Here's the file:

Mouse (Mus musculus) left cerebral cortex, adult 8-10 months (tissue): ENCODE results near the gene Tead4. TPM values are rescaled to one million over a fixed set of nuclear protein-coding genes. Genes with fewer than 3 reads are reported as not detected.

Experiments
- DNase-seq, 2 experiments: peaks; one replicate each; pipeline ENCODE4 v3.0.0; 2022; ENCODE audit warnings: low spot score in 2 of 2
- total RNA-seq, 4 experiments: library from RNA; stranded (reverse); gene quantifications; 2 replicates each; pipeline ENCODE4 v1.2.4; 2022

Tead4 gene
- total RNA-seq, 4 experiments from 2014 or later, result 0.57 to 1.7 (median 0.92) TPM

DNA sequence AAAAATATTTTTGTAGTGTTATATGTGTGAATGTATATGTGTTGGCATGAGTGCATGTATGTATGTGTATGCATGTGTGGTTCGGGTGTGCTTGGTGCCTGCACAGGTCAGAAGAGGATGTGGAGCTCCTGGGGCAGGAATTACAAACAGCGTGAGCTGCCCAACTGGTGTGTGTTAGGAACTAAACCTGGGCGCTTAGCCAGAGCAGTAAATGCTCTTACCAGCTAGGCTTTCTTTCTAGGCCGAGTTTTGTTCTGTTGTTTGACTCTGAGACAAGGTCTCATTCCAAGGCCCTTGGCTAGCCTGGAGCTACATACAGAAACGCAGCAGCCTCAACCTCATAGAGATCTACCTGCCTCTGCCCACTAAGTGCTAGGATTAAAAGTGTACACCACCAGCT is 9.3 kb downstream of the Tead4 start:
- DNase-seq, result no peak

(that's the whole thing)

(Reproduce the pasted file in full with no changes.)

Mouse (Mus musculus) left cerebral cortex, adult 8-10 months (tissue): ENCODE results near the gene Tead4. TPM values are rescaled to one million over a fixed set of nuclear protein-coding genes. Genes with fewer than 3 reads are reported as not detected.

Experiments
- DNase-seq, 2 experiments: peaks; one replicate each; pipeline ENCODE4 v3.0.0; 2022; ENCODE audit warnings: low spot score in 2 of 2
- total RNA-seq, 4 experiments: library from RNA; stranded (reverse); gene quantifications; 2 replicates each; pipeline ENCODE4 v1.2.4; 2022

Tead4 gene
- total RNA-seq, 4 experiments from 2014 or later, result 0.57 to 1.7 (median 0.92) TPM

DNA sequence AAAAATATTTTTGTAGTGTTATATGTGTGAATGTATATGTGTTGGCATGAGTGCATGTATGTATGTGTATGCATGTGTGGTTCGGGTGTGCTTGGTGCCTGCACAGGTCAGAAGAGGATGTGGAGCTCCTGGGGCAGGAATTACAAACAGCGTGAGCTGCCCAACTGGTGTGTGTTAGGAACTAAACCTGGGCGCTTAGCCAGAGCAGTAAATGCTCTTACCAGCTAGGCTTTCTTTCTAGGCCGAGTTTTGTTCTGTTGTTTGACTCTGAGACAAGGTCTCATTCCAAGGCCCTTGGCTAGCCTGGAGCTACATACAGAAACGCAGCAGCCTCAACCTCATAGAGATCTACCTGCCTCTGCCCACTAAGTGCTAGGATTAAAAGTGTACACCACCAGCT is 9.3 kb downstream of the Tead4 start:
- DNase-seq, result no peak